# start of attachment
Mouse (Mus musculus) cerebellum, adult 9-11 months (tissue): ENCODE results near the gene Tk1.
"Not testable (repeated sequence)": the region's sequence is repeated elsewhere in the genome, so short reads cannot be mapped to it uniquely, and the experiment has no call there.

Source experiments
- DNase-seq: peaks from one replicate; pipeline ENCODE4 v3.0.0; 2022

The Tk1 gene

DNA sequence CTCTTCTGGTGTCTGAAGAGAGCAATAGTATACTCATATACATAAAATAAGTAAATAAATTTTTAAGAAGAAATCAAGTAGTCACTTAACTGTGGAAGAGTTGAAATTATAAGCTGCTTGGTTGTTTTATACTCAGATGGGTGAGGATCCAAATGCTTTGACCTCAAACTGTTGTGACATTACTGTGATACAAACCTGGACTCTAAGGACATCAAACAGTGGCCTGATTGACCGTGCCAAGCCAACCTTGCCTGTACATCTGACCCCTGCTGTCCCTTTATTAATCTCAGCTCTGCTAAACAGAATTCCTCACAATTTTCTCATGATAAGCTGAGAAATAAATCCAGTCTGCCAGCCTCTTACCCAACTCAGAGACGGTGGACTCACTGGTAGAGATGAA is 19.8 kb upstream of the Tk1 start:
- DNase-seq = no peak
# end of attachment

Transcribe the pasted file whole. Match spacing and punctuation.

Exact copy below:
Mouse (Mus musculus) cerebellum, adult 9-11 months (tissue): ENCODE results near the gene Tk1.
"Not testable (repeated sequence)": the region's sequence is repeated elsewhere in the genome, so short reads cannot be mapped to it uniquely, and the experiment has no call there.

Source experiments
- DNase-seq: peaks from one replicate; pipeline ENCODE4 v3.0.0; 2022

The Tk1 gene

DNA sequence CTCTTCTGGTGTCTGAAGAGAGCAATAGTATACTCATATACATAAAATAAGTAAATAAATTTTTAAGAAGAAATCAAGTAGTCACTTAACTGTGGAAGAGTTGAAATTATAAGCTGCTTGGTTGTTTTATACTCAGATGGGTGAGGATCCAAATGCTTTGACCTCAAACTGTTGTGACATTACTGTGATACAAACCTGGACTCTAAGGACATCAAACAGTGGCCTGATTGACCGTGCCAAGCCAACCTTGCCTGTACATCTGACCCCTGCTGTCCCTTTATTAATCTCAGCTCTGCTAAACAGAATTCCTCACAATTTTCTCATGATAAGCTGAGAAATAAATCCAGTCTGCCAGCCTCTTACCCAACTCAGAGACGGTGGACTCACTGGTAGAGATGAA is 19.8 kb upstream of the Tk1 start:
- DNase-seq = no peak